The Impact of COVID-19 on Musician’s Social Connectedness
Presenter Name:Kathleen Howcroft
Co-Authors:Kathleen Howcroft, Kestrel McNeill, Cindy Tran, & Dr. Ranil Sonnadara
- Background: Extensive literature exists examining the relationship between social connectedness and psychological wellbeing. Music is a social interaction that occurs in multiple forms leading to important/valued social connections between musicians.
- Objectives: This study aims to examine the social connectedness amongst musicians and how connections developed through musical training affect mental health, performance, and relationships. This study also explores how the previously mentioned aspects have been impacted by the COVID-19 pandemic.
- Methods: A parallel convergent mixed methods design was utilized. Participants were 20 young musicians participating in the Brott Music Festival, an annual collection of multidisciplinary and educational concerts in Hamilton held virtually this year. Musicians participated in semi-structured interviews and a survey using a Social Connectedness Scale. Data from the interviews were analyzed using thematic analysis and triangulated with the survey results.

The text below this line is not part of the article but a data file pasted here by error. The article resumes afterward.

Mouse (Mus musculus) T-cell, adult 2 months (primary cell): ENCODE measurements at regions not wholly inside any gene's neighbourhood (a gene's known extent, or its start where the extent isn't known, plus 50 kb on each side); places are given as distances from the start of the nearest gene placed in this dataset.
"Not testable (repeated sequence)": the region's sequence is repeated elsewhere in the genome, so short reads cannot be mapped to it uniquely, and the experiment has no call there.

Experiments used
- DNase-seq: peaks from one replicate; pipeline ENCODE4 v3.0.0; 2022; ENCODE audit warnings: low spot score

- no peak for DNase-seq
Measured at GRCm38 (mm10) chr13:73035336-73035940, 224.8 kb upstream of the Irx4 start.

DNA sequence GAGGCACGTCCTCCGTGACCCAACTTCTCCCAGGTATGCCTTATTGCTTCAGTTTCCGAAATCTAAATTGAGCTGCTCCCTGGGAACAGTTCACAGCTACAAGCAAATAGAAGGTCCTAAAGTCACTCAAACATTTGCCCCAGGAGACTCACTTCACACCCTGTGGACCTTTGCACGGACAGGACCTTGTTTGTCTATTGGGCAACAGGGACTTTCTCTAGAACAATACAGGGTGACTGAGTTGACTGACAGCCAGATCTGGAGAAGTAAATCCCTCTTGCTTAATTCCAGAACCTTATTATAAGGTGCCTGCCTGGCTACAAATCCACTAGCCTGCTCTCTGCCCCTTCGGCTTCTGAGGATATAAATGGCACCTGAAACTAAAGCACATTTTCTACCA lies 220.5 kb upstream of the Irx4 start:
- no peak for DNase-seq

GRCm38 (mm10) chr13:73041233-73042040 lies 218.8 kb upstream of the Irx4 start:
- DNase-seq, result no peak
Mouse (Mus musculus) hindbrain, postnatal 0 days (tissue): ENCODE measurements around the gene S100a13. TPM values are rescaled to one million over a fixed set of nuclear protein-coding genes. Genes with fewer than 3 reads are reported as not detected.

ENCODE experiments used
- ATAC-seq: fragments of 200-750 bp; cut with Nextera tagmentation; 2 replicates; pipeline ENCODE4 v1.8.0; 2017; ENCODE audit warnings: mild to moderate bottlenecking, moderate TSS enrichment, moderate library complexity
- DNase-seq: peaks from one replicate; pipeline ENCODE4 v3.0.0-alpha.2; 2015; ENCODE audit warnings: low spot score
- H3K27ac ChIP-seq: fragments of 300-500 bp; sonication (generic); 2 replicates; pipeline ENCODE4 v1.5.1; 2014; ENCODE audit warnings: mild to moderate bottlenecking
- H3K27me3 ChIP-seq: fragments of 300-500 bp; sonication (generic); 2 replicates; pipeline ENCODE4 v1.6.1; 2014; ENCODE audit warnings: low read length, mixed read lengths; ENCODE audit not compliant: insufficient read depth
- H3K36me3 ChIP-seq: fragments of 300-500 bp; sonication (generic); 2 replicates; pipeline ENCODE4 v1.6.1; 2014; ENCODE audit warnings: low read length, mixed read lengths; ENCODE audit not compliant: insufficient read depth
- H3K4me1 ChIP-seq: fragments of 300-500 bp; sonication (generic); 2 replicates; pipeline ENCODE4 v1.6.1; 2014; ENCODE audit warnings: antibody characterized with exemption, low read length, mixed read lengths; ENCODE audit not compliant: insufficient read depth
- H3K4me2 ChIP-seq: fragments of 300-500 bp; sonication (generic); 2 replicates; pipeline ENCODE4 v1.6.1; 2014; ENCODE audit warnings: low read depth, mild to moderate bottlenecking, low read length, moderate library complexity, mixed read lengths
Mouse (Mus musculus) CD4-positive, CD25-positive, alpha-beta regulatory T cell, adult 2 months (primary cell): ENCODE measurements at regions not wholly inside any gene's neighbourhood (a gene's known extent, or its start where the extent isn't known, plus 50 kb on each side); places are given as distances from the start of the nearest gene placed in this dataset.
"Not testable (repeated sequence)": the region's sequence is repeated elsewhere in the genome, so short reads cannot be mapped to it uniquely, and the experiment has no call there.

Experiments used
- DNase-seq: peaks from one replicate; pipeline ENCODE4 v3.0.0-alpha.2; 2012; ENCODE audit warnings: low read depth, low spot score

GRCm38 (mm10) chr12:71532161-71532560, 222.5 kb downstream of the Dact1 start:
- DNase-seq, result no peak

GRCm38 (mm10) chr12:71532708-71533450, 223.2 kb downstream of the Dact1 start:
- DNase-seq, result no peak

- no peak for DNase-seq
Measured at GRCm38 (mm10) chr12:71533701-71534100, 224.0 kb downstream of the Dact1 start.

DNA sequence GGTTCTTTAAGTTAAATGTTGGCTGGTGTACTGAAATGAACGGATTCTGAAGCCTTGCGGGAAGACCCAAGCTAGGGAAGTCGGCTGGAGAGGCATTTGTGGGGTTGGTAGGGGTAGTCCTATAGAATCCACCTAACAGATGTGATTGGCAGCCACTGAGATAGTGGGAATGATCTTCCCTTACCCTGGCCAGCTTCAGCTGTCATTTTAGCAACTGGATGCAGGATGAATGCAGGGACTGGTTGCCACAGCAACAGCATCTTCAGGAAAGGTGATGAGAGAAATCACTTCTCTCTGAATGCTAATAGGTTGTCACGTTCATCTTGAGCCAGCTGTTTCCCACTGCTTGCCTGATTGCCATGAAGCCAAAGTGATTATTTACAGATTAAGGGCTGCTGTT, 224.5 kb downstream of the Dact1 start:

- Results: Musicians are feeling undervalued and isolated during the pandemic as they have suffered the loss of their livelihood and opportunities for performance. Losing the ability to perform has been attributed to a loss of identity which has had negative implications for their mental health. Musicians fear for the future of music and struggle with the transition to the foreign virtual performance medium which lacks the connection to audiences and fellow artists they value.
- Conclusions: Young musicians are facing uncertainty and change as they transition their practice virtually and plan for a future in the music industry. Future work will examine how social connectedness has changed for these musicians over the duration of the pandemic.
- Kathleen Howcroft, BA (c)1,2; Kestrel McNeill, BHSc, MSc (c)3,4; Cindy Tran, BSc, PhD (c)2,5; Ranil Sonnadara, PhD 2,6,7,8
- (1) Psychology, Neuroscience, and Behaviour Undergraduate Program
- (2) Department of Psychology, Neuroscience and Behaviour
- (3) Department of Health Research Methods, Evidence and Impact, McMaster University
- (4) Health Research Methodology Graduate Program, McMaster University
- (5) Psychology, Neuroscience and Behaviour Graduate Program
- (6) LIVELab, McMaster University
- (7) Office of Education Science, Department of Surgery, McMaster University
- (8) Michael G. DeGroote School of Medicine, McMaster University